Oklahoma History

Oklahoma History

Oklahoma is a state located in the south-central region of the United States. Oklahoma City is the state capital and largest city. With approx. With 3.5 million residents, Oklahoma is the 28th most populous state in the United States.

According to ebizdir, the state has borders to Arkansas and Missouri to the east, to Kansas to the north, to Colorado to the northwest, to New Mexico to the west, and to Texas to the south and west.

More than 25 Native American languages ​​are spoken in the state, a number that surpasses all other states. Today, there are more Native American headquarters in this state than in any other.

Religiously, the state is part of the “ Bible Belt, ” an area dominated by conservative evangelical Christianity.

Most of the state is located in the area called Tornado Alley, which is characterized by frequent interactions between cold and hot air masses, which cause storms. On average, 54 tornadoes hit the state per year, which is one of the highest numbers in the world.


1541 – Spanish explorer Francisco Vásquez de Coronado travels through the state.

1682 – French explorer Robert Cavelier, Sieur de la Salle, declares Oklahoma French territory.

1803 – United States gains most of the state west of the Mississippi River from France during the Louisiana Purchase.

1830s-1840s – Cherokee, Chickasaw, Choctaw, Creek and Seminole ( Five Civilized Tribes ), were forced off their own lands in Mississippi, Florida, Alabama, Georgia and Tennessee by the U.S. government to Oklahoma, known as Indian Territory. Thousands of Indians lost their lives on the bloody march. This relocation was based on the so-called Indian Removal Act, which President Andrew Jackson had implemented in 1830. The best known of these tribal relocations was the so-called “ Trail of Tears.”- the relocation of the Cherokee tribe in 1838 and 1839. The relocation was ordered by President Martin van Buren in violation of a decision of the United States Supreme Court.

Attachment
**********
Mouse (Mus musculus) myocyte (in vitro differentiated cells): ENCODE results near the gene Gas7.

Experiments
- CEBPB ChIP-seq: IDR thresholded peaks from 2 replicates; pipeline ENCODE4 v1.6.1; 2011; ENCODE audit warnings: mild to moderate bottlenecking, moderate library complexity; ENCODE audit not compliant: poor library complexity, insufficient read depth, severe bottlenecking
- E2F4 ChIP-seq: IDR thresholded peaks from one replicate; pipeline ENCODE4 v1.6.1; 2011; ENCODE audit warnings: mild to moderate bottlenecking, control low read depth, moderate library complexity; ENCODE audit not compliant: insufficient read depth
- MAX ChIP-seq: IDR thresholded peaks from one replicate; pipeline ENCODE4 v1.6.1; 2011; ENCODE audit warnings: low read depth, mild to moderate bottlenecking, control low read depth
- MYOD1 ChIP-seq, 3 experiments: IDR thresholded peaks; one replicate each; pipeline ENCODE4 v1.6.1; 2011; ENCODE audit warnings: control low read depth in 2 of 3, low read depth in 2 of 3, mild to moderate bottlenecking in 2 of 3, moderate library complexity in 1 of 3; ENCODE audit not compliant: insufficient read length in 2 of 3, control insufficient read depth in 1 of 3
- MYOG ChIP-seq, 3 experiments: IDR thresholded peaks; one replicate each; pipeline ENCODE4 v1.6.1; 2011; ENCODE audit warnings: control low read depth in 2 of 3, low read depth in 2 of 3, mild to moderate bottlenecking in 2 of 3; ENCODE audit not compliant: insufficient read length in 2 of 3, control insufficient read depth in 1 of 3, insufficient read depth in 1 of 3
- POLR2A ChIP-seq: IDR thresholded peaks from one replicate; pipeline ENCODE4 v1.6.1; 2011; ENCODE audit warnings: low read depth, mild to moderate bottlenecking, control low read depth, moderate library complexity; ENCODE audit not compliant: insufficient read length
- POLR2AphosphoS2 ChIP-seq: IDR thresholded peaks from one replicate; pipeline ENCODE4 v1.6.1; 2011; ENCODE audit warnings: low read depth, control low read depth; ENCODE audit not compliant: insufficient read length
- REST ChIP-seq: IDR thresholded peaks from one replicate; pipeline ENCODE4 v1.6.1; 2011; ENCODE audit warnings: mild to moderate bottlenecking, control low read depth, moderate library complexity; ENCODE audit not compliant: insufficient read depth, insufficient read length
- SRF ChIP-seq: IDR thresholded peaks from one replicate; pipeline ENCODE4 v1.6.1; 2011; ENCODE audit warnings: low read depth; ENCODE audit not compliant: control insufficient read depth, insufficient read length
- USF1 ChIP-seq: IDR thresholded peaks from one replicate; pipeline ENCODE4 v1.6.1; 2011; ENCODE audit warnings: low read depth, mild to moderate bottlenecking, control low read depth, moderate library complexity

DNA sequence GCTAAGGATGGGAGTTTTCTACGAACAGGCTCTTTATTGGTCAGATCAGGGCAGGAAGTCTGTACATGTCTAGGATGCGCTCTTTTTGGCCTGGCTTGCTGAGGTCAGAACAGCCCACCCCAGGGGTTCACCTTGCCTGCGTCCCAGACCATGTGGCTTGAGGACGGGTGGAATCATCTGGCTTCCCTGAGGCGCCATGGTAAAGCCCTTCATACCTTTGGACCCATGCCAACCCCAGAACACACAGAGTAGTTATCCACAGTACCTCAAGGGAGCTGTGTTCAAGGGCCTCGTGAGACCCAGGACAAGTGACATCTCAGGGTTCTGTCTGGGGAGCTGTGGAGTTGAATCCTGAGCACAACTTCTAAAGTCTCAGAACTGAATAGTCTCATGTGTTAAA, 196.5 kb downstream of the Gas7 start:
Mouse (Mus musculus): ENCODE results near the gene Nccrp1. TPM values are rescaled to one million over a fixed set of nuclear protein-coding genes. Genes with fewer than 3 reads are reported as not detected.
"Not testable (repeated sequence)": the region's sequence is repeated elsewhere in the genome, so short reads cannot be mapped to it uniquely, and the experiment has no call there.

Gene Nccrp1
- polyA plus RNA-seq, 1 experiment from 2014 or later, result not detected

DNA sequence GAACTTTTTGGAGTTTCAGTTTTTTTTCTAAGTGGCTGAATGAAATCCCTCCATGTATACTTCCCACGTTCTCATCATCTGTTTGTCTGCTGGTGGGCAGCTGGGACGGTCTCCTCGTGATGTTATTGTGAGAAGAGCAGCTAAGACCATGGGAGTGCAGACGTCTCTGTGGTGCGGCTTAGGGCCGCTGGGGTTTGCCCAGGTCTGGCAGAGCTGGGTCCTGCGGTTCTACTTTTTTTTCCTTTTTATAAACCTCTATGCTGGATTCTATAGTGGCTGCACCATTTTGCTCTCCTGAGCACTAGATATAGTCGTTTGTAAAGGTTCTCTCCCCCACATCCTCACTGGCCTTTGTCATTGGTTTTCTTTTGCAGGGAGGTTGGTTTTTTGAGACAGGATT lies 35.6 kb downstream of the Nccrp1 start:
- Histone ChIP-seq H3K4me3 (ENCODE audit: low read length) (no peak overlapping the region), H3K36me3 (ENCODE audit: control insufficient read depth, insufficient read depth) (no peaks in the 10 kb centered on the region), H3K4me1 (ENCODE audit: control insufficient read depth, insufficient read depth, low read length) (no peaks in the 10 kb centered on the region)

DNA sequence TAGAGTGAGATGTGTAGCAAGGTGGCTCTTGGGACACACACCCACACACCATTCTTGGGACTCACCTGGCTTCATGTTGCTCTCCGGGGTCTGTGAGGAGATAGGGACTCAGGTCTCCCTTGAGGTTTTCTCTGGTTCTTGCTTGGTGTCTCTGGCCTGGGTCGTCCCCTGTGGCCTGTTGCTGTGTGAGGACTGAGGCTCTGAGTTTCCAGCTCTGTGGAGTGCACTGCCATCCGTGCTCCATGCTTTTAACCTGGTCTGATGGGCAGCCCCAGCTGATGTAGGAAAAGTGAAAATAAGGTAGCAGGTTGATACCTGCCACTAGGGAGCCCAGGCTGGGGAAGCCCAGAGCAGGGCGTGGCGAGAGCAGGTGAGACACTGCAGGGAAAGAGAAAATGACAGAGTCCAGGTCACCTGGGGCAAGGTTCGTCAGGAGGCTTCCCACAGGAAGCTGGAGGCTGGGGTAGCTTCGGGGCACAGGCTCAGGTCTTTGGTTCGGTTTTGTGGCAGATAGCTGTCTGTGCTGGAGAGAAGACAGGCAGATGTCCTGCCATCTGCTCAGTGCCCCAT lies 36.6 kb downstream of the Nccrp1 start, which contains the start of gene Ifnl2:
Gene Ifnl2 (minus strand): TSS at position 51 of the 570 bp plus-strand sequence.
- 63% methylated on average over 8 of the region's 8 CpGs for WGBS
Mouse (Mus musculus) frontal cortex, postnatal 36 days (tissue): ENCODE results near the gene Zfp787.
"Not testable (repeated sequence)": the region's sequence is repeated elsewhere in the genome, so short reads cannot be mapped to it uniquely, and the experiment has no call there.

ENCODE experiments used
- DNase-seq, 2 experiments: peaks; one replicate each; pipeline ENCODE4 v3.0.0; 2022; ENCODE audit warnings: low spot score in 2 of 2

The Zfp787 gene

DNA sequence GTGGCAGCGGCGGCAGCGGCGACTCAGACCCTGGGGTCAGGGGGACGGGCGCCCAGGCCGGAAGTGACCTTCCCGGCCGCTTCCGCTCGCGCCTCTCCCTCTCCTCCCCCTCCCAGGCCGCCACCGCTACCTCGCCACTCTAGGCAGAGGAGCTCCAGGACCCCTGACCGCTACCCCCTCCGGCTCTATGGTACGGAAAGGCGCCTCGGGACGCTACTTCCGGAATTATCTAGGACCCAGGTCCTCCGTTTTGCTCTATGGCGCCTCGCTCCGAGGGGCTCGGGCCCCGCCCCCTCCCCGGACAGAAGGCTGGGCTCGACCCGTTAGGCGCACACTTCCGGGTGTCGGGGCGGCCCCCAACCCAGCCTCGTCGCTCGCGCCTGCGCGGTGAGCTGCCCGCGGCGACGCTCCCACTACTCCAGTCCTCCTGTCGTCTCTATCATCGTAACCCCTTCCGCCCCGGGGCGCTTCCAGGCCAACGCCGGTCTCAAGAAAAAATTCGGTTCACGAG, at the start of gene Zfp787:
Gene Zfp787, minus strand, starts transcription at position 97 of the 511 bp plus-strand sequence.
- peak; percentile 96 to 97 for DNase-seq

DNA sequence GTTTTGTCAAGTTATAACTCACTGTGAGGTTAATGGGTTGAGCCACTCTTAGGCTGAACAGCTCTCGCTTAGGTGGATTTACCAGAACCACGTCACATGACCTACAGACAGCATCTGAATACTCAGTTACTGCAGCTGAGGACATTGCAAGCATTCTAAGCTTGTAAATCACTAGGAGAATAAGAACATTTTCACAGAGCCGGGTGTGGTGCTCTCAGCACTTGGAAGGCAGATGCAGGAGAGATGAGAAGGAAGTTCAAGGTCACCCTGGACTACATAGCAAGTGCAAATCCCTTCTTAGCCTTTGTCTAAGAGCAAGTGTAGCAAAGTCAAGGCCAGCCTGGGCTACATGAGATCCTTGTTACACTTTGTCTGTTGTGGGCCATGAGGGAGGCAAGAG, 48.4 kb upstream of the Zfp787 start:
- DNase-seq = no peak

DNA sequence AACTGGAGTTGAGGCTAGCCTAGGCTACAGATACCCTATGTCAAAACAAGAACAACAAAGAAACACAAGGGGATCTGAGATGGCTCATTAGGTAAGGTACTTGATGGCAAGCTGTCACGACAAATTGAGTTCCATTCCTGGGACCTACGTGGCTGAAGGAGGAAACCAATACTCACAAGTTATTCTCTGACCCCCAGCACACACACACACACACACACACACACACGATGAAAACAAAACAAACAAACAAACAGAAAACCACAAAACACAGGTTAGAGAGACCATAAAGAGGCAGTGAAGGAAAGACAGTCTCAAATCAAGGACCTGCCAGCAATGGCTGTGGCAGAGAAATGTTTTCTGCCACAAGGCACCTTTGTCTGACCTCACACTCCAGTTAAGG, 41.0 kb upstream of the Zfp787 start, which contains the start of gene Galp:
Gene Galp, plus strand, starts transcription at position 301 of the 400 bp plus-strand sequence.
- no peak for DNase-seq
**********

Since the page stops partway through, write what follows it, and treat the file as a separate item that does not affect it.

1868 – The Battle of the Washita River begins on November 27, when Lieutenant Colonel Custer and his cavalry attack the Black Kettle camp in what is now Cheyenne, defeating the rest of the Native American forces, more or less ending the Native American wars.

1907 – Oklahoma became America’s 46th state on November 16.

1967 – The mining company stops in the town of Picher, after contaminated water was found from the mines that had stained the local river red. Landfill holes opened up in the mountains of the mining waste, which was used to climb, ride down a sled, and and eat lunch, right up until it was discovered that the waste was also contaminated with lead residues. Citizens were surveyed in 1996, and high concentrations of lead were found in their blood, and cancer was widely reported. However, it was not until 2006 that the remaining citizens grasped the extent of the threat, as the city was in danger of being engulfed by the mine. But an F1 tornado in May 2008, helped push for the decision to leave the city, which was finally completely closed on September 1, 2009. Since January 2011, there are only 6 citizens in the city who refuse to leave their homes regardless the price. See picture of the city after the tornado here. Watch a 10 minute documentary here.

1995 – One of the worst terrorist attacks in Oklahoma City on April 19. Timothy McVeigh and Terry Nichols detonated a bomb outside the Alfred P. Murrah Federal Building, killing 168 people and wounding more than 600. Timothy McVeigh was later sentenced to death and executed by lethal injection on June 11, 2001, while his partner, Terry Nichols, was convicted in 2004 of the murder of 161 people and sentenced to life in prison without the possibility of parole. Read more here and here.

2010 – Tornado eruption from 10-13. May, affected large areas of Oklahoma, Kansas, Missouri and Arkansas. Over 60 tornadoes, some large, and the most destructive came in over southern Oklahoma City and east of Norman. Two were killed, hundreds were injured and over 1485 homes and businesses were damaged.

2011 – On November 5, the state was hit by the largest earthquake to date east of Oklahoma City. Geologists from Oklahoma and Columbia University believe that it may be triggered by the pressure from nearby sewage wells with water from oil wells. There are about 30,000 similar sewage wells in the United States.

Oklahoma History